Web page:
I wanted to get that bat outside hopefully still unhurt which meant opening outside doors. While the youngest cat raced out into the darkness to escape the mayhem, I locked the older two into a bedroom (where I might add they were relieved to be). Then the chase began in earnest as the bat flew desperately through the rooms, I kept trying to protect my hair (yes, I know them getting entangled in a woman's long hair is an old wives' tale, but I am an old wife), and my husband carried a big towel hopefully to scoop it up. All of this was not easy as bats depend on bat radar and don't actually see. What in their radar says-- open door to outside?

We lost sight of it for a bit, then looking at the rafter in the solarium, there it was-- doing its bat thing hanging upside down. Possibly it was taking a breather as well as hoping to remain unnoticed. We closed that area off to the house and opened its outside door. Bats cannot sense outside air evidently. The towel (wielded by my husband with less hair to worry about) swished through the air and eventually, the bat left. Then we only had to get back in the escaped cat.

In the middle of that same night I was awakened by the scream of an owl. Three screams to be exact from probably a screech or barn owl as it swept past the house. No, it didn't call my name but an owl's angry scream is an eerie thing whatever name it calls. Owls are creatures of the wild as well as have some mystical connotations-- as do bats.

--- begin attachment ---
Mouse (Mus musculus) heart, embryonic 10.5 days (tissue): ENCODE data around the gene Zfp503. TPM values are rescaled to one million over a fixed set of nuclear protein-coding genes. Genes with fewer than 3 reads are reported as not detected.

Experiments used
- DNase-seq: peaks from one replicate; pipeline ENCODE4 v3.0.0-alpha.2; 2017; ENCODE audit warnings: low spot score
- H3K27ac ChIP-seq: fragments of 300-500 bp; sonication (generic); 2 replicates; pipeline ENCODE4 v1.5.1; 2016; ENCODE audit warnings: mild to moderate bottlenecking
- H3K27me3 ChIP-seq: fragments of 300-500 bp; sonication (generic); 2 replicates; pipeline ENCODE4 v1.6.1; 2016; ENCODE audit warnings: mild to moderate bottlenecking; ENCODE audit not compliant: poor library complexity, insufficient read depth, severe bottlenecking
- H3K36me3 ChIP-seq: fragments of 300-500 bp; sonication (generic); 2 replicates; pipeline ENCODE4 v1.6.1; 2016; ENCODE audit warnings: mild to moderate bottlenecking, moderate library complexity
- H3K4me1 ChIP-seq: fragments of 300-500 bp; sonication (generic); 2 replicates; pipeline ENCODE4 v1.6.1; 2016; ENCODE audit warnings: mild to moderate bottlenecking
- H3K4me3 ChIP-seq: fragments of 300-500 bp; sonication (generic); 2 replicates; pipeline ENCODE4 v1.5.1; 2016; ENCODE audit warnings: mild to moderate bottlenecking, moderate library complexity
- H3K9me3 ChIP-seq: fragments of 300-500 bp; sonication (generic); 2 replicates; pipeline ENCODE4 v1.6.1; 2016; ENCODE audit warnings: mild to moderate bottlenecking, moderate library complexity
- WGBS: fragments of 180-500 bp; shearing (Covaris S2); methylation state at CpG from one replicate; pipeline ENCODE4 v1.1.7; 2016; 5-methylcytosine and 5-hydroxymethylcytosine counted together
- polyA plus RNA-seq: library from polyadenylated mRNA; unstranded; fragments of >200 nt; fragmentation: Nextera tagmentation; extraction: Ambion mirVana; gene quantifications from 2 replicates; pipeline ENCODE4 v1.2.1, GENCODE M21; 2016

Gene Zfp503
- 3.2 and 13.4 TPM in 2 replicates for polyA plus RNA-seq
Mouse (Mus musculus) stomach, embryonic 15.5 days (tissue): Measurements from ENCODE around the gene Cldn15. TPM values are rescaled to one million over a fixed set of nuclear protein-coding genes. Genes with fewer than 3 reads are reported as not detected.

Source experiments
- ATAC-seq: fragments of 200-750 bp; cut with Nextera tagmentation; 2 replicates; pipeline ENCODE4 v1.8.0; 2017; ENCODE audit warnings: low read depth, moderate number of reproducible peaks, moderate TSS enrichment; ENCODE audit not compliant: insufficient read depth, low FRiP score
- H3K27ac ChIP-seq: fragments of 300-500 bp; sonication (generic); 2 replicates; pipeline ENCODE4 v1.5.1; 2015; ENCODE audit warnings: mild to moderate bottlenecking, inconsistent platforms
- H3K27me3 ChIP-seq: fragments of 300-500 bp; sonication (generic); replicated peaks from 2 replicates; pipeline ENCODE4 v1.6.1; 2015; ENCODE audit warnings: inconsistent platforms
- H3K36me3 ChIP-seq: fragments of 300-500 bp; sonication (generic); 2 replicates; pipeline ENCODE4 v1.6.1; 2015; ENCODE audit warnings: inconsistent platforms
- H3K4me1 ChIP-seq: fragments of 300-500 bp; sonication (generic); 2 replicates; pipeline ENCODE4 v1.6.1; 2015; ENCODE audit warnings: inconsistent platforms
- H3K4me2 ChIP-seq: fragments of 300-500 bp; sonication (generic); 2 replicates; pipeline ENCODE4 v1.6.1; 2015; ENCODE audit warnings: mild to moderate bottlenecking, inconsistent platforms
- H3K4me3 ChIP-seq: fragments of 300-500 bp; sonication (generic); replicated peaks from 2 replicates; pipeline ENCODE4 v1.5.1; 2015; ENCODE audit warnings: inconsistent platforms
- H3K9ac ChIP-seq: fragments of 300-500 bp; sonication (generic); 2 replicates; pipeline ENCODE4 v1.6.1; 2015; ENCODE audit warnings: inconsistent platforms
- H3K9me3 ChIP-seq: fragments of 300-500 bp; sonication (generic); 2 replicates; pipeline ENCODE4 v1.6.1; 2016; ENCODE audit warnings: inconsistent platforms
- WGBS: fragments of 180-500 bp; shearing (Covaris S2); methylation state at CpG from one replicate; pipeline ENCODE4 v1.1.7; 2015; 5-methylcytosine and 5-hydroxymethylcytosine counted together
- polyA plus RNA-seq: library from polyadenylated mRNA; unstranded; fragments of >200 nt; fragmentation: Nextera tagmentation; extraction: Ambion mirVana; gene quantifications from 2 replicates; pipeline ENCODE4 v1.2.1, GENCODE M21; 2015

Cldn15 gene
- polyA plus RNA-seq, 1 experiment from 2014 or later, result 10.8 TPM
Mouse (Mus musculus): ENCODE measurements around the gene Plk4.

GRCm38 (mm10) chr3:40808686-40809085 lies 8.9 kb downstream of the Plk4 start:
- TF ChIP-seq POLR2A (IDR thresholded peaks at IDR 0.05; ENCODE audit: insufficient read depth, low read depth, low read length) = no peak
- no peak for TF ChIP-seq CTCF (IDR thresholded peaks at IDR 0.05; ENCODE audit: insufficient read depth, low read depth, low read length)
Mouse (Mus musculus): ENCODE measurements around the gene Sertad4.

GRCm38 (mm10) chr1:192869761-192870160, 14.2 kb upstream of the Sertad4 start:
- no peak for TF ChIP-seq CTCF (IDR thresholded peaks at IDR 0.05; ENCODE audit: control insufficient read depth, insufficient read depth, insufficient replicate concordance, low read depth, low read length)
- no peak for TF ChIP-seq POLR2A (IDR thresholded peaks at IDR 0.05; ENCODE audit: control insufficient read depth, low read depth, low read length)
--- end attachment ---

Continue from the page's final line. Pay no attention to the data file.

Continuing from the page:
Good start to a week where I planned to become immersed in Harry Potter's mystical world. I had enjoyed the series, got started with them after the first four had already become very popular because my adult daughter, who is a voracious reader, was a fan and loaned me #1 through #4. To be honest I would not have made it through #2 except for knowing she valued them so highly. I kept going until I too became mesmerized by the magical world and the questions of what would come next.

From then on whenever a book would come out, I didn't wait to borrow them-- especially given she usually reads them at least twice. Some were harder than others for me to keep reading. With #5, I put it down at around page 100 because I was so fed up with dark moods and teen-age angst. Everybody, who was a fan, said it got better and so finally after a few months, I picked it back up and they were right.